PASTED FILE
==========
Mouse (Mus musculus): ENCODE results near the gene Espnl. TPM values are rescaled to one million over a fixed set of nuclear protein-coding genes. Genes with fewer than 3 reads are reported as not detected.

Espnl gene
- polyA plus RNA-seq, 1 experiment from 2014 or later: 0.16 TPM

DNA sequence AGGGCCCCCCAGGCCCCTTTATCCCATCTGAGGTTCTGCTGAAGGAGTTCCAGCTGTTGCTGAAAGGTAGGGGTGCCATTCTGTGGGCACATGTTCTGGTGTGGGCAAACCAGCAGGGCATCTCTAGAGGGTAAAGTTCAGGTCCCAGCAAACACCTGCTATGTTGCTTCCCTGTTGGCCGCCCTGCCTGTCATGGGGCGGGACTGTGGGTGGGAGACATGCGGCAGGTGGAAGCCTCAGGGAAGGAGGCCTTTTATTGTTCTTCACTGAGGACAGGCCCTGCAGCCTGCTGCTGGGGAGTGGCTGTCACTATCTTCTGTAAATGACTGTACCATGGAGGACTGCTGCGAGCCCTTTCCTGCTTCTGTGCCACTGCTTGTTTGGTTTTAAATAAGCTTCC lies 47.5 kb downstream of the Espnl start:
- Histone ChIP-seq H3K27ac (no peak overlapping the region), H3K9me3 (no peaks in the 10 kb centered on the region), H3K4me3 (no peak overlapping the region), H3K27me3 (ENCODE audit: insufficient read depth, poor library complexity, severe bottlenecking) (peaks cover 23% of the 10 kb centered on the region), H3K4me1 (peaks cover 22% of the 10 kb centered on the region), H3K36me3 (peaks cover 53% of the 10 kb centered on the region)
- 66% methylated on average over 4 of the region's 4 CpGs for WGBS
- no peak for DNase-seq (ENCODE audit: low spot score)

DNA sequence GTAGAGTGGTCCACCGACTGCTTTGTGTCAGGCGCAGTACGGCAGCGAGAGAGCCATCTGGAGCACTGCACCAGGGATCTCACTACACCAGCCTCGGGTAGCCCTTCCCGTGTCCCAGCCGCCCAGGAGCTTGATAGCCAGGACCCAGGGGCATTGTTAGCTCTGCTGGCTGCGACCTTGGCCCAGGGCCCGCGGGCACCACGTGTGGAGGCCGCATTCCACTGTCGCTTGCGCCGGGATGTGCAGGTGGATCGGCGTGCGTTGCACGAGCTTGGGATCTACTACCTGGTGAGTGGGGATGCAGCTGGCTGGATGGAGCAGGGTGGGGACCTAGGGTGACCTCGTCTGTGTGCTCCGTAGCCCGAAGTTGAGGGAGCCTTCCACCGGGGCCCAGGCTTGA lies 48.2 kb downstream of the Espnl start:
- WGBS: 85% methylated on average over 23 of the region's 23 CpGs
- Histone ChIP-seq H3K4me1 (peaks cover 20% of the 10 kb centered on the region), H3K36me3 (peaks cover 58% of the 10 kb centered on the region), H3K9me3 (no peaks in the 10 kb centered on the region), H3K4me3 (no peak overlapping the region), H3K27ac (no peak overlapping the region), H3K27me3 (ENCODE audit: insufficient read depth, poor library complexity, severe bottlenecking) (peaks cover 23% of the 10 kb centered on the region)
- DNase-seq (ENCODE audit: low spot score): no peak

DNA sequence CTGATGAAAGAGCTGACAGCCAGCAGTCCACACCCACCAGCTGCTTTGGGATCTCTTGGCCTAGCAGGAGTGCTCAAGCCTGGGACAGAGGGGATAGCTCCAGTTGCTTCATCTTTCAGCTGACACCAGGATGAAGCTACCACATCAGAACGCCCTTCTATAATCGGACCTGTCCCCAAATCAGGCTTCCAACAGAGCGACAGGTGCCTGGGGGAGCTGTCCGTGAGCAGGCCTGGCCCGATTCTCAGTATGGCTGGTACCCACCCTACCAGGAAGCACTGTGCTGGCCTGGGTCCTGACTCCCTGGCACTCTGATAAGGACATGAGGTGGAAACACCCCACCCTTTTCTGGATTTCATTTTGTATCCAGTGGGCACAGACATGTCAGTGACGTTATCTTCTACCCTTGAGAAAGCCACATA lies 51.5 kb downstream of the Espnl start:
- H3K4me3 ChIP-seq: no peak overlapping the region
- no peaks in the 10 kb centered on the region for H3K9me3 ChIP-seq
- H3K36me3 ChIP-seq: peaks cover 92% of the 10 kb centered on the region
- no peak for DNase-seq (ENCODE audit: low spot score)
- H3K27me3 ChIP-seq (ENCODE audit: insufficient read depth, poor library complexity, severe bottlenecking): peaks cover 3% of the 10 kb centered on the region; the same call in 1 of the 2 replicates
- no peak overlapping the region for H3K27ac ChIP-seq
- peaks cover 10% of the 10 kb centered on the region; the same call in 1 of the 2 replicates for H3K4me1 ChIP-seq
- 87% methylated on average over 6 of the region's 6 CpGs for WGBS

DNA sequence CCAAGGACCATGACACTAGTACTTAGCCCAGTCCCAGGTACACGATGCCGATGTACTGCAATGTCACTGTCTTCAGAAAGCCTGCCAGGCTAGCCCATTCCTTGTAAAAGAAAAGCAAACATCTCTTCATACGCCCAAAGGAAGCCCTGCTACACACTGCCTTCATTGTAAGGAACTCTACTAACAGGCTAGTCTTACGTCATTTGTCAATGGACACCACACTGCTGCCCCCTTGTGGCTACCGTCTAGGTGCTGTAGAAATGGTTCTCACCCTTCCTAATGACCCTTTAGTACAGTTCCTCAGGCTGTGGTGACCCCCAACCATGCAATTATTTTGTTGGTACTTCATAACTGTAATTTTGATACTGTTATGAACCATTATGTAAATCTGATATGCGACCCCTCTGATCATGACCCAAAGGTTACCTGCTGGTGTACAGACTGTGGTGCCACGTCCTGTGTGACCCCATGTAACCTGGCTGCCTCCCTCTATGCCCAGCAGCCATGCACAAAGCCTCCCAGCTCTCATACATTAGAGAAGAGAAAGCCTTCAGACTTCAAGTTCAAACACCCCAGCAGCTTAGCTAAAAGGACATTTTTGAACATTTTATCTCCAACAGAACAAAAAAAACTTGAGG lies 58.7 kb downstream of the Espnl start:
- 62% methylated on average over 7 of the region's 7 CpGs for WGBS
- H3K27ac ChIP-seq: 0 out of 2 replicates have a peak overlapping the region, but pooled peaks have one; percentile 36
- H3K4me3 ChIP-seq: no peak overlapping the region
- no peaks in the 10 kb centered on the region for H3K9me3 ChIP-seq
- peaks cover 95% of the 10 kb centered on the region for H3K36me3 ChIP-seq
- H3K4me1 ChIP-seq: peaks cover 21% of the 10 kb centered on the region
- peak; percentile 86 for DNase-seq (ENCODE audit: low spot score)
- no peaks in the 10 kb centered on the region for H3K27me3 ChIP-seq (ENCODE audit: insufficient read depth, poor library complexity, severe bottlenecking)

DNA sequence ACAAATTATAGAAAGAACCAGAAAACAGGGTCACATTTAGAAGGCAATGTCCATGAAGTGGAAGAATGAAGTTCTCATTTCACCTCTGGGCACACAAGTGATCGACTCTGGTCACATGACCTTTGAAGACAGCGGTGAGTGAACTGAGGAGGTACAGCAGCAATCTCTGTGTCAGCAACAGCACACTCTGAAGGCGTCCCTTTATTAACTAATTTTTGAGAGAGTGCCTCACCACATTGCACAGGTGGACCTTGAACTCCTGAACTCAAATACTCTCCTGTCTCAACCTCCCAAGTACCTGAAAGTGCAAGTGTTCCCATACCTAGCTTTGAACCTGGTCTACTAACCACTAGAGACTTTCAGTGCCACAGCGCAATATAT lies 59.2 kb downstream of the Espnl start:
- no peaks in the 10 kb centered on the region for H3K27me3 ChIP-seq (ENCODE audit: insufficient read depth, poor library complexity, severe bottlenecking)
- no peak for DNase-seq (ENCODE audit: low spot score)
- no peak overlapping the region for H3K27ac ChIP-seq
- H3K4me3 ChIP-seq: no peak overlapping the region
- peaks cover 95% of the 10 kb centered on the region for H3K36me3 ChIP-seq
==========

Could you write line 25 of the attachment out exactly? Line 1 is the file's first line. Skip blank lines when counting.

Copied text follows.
- no peaks in the 10 kb centered on the region for H3K9me3 ChIP-seq